I do not see myself here for long—in this apartment and city. Where will I go? It will not matter. A plan is as relevant as an umbrella in a rampant storm. It feels useful to have it, but its usefulness is limited, and if the headwind is strong, the rain is the least of your troubles as you go around scrambling for an umbrella turned inside out.

To search for new with a stringent set of expectations thought up in the old seems to be precisely the kind of thinking no one ever thinks about, which is to say it is the kind of thinking where everyone does it wrong from where I stand. We must have some idea of where we’re going, yes, but why bother charting an itinerary? We must first find a shore before we begin settling. At least, that is how I will go about this, and it may or may not be wise, but I was never the wisest of them all.

I have only consistently managed to be a step ahead of the curve and not in everything, mind you. In some things, I realise I do not understand even the rules of the games I’ve been put into. But regardless of whether you know the rules, if it is your turn, you must roll the dice. And I, too, have made decisions and said things I learned could have stayed unsaid, not because they were wrong, but because they were honest. You can stay friends with someone for a hundred years without telling them even a sliver of the truth, but tell me, could you live with a liar for that long?

There is no escaping ourselves, and I don’t intend on it. It is the curtains around me that need changing. It has come to my realisation that for all the trees in this valley, no one ever grows here.

Bookmark #728

The other day I talked to someone about art at length, and I realised that, more often than not, most artists give into the idea of commercial viability. Now, there is nothing wrong with this; everybody has to pay bills and eat at some point. But the part that does not sit right with me, even if what I think barely matters anyway, is how instead of honesty, many try to build a narrative around what they are doing as righteous requirement, perhaps, to convince the dreamers, their younger selves, still hidden somewhere inside them. Now that the ink of reality has rewritten their fates, they attempt to add a biased preface to it all.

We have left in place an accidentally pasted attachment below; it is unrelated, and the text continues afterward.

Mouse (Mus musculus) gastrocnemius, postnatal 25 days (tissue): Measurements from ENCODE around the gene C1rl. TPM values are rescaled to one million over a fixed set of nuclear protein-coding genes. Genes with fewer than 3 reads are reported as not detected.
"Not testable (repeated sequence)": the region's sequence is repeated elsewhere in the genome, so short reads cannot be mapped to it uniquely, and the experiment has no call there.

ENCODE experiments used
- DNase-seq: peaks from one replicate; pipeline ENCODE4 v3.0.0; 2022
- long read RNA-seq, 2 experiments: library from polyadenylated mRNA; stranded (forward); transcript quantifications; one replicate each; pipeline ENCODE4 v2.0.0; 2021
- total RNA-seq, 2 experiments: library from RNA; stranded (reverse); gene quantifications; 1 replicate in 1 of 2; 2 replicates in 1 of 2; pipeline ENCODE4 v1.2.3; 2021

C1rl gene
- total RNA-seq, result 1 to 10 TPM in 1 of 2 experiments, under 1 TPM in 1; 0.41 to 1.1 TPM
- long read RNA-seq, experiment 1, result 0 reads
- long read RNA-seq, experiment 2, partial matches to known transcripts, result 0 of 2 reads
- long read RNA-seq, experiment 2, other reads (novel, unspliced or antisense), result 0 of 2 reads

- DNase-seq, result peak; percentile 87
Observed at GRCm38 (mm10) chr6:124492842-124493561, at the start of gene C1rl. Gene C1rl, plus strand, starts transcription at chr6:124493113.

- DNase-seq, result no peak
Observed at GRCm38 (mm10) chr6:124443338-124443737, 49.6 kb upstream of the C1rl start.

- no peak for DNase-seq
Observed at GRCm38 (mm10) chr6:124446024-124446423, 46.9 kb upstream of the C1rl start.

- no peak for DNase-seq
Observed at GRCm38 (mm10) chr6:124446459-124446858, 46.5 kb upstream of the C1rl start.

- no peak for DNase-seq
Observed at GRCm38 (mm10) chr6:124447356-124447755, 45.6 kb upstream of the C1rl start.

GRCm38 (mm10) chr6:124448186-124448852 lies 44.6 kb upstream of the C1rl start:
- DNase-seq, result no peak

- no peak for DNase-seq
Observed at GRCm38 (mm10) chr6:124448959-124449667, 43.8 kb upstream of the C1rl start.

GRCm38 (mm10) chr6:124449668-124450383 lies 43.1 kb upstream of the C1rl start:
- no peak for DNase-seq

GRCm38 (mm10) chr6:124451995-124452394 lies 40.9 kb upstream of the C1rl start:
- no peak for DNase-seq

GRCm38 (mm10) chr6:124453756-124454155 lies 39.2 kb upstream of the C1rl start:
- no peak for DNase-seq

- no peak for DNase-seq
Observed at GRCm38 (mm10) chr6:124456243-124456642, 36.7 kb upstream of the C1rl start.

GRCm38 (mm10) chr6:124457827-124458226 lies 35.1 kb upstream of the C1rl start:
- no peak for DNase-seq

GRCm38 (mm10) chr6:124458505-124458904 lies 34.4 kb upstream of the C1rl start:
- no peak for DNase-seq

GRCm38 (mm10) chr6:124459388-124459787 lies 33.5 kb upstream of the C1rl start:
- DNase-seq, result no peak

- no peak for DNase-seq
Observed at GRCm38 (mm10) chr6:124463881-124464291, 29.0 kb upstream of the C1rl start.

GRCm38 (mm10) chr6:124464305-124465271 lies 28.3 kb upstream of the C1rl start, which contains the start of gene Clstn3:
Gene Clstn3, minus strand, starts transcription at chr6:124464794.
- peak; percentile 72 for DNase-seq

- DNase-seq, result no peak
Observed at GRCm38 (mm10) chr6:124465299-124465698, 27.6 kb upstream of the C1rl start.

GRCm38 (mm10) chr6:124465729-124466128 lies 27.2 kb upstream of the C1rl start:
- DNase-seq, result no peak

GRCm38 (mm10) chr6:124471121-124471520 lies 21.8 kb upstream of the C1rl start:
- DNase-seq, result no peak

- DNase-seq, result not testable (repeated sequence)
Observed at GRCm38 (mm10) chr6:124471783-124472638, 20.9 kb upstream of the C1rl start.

If someone writes a poem that does not come from within them but is only a reflection of what runs well in the market, there is no shame in it, but by no means is it art, and it should be admitted as such. It should be proudly admitted as a product. But if you are subject to the market, and you still try to convince, if not yourself directly, then yourself through what you tell others, that you are still on some glorious artistic journey, I hate to be the bearer of bad news, but that, and only that, makes you a fraud.

There is a glaringly commercial appeal to art; there is a requirement for those who serve this, too. I would rather the caterers own up to their role: merchants with artistic skills. An artist should serve their zeitgeist. If, in an insane coincidence, they are a fit, they should revel in it; their life will be easier than they can imagine. And if they are out of step with it, they should either be so good that they turn the wheels in their favour or so patient that they wait for the tides to turn. But I would take an honest business person who knows they peddle films for money over a devious artist who carries an elevator pitch for why the business or the balance between it all is a necessary component on their sleeve any day.

We need these filters in the boiling pot of nothingness that the modern age and art have become. It might create an honest artist somewhere by accident. We could always use more of them, especially in this drought, this arid landscape coloured only by the green of dollar bills.

Bookmark #727

There is a growing reticence in me, which is proving it difficult to write as much as I want to or as much as I did when I was not as protective of the little things I often think about. I think it eventually comes to a point where you begin to see that people usually only make comments or ask questions that add little to your days, only that since they have to say something, they say the most foolish things, such as pointing out how you change your mind often, that it is in your nature to shift gears now and then, and of course, it is; of course, it is in my nature. What kind of person would believe in the same things forever? But then, it is not worth addressing this glaring gap in their logic. A grown-up can but look and smile calmly at a babbling baby—nothing more to do there.